“Have a blessed day,” the chatbot told me on the NRA website

Yes, the NRA is still hosting the convention – and only a mourning drive away from Uvalde – but hey, there are deposits and dinner reservations to think about, and of course appearances to keep up with. I cannot give in to enemies.

“Join us . . . for a Texas-size celebration of freedom, guns, and the NRA! the website cries.

I visited the NRA site because I was curious how the pro-gun group would handle the second deadliest school shooting on record, beyond releasing the statement of obligatory prayers, which I hope for them, they started buying in bulk.

The statement, which I first encountered on Twitter, expressed the “sincere sympathies” and “greetings” of the NRA[d] the courage of school officials, first responders and others who offered their support and services.

But because he also promised to “reflect on these events” as they come together in the same state as the carnage itself, I thought maybe that “reflective” would be reflected on his webpage .

I browsed the site, but hmm. . . .

I’ve come across headlines, some boastful, others more in the “shown them” category:

“Meet NRA Instructor Rick Ector, The Left’s Worst Nightmare.”

“NRA Reaches Historic Milestone as 25 States Recognize Constitutional Portage.”

There were also membership solicitations. “Our rights are under attack like never before,” it read. “Join today.”

And a bit of light humor. “Shotgun Choke Explained Simply,” reads a link. “(No math, I promise.)”


Finally, I came across the “prayers” statement, but the only way to see it from the general homepage was to click on this upbeat promotion for “14 Acres of Weapons and Equipment”.

Oh wait, what is this? It was an NRA bot eager to chat. Caitlin was her name.

“Why doesn’t the NRA care about children being killed with assault rifles?” I typed (immature, I admit) into the message box.

“School safety is a complex problem with no single, simple solution,” Caitlin explained.

Caitlin introduced me to the “NRA School Shield” program, which I learned “empowers” leaders to make schools more “safe.”

“Children are priceless,” raves the group, which has donated millions of dollars to politicians, on its website. “That’s why we don’t charge schools for NRA School Shield training.”

OH MY GOD! So generous!

I was getting an education, but in today’s world, even bots probably have productivity numbers to hit, and soon Caitlin was kicking things off.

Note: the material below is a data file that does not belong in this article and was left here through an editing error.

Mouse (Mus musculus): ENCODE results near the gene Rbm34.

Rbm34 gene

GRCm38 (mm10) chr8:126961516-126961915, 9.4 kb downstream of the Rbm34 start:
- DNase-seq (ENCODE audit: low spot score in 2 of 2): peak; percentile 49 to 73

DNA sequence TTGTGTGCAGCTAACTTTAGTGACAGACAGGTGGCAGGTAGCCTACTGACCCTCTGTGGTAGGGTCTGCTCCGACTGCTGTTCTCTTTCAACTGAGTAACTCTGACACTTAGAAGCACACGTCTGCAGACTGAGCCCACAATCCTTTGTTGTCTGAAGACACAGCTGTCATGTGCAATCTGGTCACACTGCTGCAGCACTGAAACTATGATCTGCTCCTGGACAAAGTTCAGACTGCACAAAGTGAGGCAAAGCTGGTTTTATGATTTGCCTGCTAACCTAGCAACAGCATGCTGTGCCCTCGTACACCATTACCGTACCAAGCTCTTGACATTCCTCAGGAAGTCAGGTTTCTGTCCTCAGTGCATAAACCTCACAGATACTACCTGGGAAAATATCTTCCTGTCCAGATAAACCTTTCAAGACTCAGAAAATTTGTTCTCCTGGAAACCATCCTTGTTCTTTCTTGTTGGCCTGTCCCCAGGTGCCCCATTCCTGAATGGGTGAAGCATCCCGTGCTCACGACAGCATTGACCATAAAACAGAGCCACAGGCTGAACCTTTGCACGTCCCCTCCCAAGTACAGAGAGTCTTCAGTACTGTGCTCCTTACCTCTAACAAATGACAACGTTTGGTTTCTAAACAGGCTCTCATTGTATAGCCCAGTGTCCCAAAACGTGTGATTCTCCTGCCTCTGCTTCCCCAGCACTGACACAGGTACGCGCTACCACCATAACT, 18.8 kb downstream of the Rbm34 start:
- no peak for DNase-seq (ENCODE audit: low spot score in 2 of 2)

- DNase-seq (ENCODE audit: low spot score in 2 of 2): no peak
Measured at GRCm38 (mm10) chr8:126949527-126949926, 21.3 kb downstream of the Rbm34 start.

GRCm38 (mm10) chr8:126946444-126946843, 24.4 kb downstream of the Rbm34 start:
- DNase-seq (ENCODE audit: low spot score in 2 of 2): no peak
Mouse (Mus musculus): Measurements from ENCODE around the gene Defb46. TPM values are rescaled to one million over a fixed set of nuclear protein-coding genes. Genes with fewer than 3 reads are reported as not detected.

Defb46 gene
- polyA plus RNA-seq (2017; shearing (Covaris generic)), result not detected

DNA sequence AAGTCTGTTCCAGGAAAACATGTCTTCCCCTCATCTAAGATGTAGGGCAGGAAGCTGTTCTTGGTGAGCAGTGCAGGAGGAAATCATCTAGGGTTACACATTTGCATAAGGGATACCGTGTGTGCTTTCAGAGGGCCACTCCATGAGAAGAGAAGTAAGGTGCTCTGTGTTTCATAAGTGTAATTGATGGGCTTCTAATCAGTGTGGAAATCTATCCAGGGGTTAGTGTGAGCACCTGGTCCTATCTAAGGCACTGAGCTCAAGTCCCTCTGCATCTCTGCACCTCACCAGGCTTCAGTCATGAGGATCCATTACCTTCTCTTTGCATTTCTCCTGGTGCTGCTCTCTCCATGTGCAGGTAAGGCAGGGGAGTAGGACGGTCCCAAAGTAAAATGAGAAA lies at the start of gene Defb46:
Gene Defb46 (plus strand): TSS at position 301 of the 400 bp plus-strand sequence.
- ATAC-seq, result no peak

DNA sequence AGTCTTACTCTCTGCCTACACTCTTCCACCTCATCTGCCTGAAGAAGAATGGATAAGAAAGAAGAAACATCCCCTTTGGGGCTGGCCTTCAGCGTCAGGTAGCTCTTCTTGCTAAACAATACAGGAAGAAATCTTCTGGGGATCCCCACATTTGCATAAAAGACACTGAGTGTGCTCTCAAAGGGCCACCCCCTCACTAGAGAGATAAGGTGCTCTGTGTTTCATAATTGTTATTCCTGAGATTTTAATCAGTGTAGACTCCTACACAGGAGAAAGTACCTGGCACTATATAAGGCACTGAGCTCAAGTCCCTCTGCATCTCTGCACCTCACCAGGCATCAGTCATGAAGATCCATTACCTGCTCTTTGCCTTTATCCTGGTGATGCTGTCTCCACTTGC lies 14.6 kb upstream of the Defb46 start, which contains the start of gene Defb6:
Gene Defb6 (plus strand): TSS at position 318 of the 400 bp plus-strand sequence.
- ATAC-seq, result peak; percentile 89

“Have a blessed day,” she said.

Earlier in the day, wondering if local gun stores had seen the heightened interest that always seems to follow mass killings, I called several stores in Massachusetts.

Alas, no owner or manager was there to answer my call, but an employee shared his perspective on the shooting, in which an 18-year-old used an AR-15 to kill 21 people.

“It had nothing to do with guns,” he explained.

While waiting for the reminders, which I knew weren’t coming, I thought of another company in Massachusetts that is also seeing a surge in interest after the mass shootings.

It’s called Bullet Blocker and sells, among other depressing items, bulletproof backpacks for children and a “shelter-in-place” kit that includes sealed water bags and, worryingly, duct tape.

The shelter-in-place kit is one of the company’s staples, marketing manager Michael Curran told me. Duct tape can be used for anything – to bandage a wound, he said, or to cover the window of a classroom door, or the gap between the door and the floor, so that a shooter cannot see inside.

“It’s a nice thing to have,” he says.

The NRA also sells merchandise. Bestsellers include a portable target stand; hearing protection (you wouldn’t want to be injured by a gun); and, for the ladies, a $199.95 American Hobo Concealed Handbag.

The bag had a review, left by someone named “Mom”.

“Love my red hobo bag,” mom wrote in her five-star review.

“I’ve had it for several years now. It’s been holding up really well. I’ve been known to be tough on things and it still looks almost as good as when I got it. I keep my Glock 19 in it.

The review was about the bag, but in truth, I couldn’t help but think of the review: “Mom”. And from there it was only a step to other moms, the 19 who lost their children in Tuesday’s shooting and the two women who died. They were also mothers. Once.

Beth Teitell can be contacted at [email protected]m. Follow her on Twitter @bethteitell.

Edwin S. Wolfe